Banana Joe was the darling of the dog world when he deservedly won the coveted Best in Show title at Westminster in 2013, but Joe’s glamor was concealing a historical fact of his breed: Affenpinschers were killers.
Once known as Ratters, or Ratting Terriers, Affenpinschers as resident farm or store dogs had one purpose: Kill rats. We like rats as much as the next person, but the rats who inhabited the sewers and basements of Victorian London were bigger, meaner, and better adapted to urban life than what we have today. They were riddled with lice that carried a form of Typhus, and spread disease in granaries and kitchens. They gnawed on the hands and feet of infants, children, and elderly sleeping in their cots, and caused hideous infections (remember, this was before the germ theory of disease). It wasn’t uncommon to see rat-bitten fingers turn black and putrid on fellow citizens. Those who could afford it put arsenic everywhere in their home, but it was a less than “green” approach to a problem. In time, refined ladies discovered that “Affens” were pretty good at decimating the mice population in their closets, as well and a few Affenpinschers climbed the social ladder to a better class of vermin. Lest you feel sorry for the rats, take comfort in knowing that their demise in the jaws of a dog is very quick. A violent shake of the head, and the rat’s neck is instantly broken. The breed’s prowess with nasty critters may suggest a terrier ancestry, but in actuality, Affenpinschers belong to a pinscher-schnauzer subgroup.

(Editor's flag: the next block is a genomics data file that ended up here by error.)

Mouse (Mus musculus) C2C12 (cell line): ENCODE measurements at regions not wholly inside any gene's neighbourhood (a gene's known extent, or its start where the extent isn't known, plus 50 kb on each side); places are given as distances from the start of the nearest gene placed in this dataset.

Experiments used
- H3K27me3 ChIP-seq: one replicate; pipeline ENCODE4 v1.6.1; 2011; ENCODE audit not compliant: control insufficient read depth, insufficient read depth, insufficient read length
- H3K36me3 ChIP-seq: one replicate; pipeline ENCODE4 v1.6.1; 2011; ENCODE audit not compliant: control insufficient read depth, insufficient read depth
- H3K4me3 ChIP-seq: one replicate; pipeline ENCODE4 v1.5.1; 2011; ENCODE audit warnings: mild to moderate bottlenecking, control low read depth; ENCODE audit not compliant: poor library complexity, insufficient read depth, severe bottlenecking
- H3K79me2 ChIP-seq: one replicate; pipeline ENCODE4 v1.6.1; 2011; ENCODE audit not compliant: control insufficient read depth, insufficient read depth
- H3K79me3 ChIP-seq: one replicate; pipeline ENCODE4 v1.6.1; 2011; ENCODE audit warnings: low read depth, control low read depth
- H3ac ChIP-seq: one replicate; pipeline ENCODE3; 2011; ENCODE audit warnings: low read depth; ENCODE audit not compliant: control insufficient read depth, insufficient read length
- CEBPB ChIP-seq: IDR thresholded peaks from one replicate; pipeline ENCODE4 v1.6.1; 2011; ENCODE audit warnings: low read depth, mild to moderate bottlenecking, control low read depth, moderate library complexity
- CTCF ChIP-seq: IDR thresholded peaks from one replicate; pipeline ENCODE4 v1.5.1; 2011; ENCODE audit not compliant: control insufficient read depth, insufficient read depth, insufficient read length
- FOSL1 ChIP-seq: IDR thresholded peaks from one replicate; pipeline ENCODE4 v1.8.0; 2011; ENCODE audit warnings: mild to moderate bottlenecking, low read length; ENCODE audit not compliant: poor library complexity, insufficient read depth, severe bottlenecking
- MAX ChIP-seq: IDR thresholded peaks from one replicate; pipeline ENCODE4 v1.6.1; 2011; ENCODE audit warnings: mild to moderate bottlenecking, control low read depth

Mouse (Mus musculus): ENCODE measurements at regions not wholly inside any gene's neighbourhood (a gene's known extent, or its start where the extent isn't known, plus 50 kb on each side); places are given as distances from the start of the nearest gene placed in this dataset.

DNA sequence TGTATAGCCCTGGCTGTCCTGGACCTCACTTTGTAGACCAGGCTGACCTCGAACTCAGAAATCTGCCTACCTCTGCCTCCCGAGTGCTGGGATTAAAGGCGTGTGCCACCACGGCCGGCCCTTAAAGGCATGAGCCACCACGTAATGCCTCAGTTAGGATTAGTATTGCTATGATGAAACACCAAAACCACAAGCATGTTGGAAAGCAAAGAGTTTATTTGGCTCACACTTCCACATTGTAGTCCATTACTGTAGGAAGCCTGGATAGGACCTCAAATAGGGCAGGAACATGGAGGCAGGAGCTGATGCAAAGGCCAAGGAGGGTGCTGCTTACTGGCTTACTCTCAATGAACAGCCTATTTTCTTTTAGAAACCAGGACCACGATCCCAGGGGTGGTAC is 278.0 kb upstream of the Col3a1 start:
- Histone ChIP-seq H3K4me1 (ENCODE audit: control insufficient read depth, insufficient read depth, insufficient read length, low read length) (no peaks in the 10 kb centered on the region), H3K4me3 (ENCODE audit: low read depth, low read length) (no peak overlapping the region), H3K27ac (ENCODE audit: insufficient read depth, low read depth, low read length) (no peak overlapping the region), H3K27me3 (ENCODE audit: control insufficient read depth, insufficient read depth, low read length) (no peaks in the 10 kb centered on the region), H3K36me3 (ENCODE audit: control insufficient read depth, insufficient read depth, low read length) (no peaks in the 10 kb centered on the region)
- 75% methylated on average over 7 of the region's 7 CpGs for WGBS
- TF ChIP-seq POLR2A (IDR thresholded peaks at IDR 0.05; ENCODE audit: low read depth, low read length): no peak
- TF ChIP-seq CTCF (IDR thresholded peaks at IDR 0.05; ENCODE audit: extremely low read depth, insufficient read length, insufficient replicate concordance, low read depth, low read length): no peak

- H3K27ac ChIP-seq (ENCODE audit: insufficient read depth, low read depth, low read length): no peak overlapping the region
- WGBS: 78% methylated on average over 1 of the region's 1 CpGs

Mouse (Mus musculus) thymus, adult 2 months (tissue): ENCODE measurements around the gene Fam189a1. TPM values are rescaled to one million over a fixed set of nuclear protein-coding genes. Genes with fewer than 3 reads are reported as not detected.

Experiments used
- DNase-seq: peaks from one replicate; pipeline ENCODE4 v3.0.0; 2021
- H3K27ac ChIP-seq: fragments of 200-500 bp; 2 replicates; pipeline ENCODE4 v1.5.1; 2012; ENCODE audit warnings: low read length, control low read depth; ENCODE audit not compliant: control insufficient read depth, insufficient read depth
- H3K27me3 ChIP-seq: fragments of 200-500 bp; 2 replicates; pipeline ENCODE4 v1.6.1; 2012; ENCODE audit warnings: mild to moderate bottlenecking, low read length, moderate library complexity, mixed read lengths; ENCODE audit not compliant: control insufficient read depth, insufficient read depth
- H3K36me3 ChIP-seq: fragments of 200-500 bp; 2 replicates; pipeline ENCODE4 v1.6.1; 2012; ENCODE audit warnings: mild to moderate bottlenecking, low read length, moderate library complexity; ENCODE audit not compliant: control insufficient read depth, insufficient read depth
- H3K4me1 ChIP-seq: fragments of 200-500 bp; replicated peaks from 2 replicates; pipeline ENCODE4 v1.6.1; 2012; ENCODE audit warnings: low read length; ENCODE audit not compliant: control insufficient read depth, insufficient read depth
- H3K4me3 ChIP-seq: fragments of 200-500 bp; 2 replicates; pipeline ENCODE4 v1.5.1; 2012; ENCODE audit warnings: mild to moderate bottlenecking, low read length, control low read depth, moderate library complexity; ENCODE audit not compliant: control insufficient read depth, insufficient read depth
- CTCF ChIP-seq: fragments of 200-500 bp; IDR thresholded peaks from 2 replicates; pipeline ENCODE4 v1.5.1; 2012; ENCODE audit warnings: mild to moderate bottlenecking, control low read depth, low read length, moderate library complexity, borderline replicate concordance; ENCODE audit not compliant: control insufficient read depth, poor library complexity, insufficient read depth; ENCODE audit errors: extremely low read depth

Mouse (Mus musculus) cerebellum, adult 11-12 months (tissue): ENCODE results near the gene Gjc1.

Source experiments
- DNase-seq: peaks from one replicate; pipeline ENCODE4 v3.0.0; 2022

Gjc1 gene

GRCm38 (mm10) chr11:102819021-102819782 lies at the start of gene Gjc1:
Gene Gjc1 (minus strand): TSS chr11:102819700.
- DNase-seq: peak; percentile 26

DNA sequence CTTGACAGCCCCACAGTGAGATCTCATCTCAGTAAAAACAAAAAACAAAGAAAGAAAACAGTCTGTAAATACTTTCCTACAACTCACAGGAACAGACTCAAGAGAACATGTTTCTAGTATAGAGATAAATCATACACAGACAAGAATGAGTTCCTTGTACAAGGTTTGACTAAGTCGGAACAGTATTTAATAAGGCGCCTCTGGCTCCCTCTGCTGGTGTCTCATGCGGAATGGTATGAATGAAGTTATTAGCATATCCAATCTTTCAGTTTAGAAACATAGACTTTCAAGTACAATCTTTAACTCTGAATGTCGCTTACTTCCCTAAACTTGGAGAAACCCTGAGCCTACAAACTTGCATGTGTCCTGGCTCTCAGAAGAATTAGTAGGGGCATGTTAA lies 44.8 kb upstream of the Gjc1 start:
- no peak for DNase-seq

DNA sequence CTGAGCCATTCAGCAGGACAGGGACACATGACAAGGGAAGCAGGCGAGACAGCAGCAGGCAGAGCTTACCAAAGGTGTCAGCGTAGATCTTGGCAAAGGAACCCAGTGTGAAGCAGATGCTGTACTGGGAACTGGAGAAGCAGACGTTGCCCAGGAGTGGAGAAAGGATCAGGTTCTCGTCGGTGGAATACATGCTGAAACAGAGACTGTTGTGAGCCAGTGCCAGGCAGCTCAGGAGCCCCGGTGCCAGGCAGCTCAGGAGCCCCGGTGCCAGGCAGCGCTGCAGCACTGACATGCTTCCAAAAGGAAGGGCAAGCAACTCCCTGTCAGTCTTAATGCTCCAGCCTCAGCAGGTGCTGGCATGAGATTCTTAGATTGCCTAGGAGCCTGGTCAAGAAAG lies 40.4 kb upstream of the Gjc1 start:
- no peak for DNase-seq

Oh Joe. Who knew.
Affenpinscher Head Study by Virginia Cleary is available as a print here.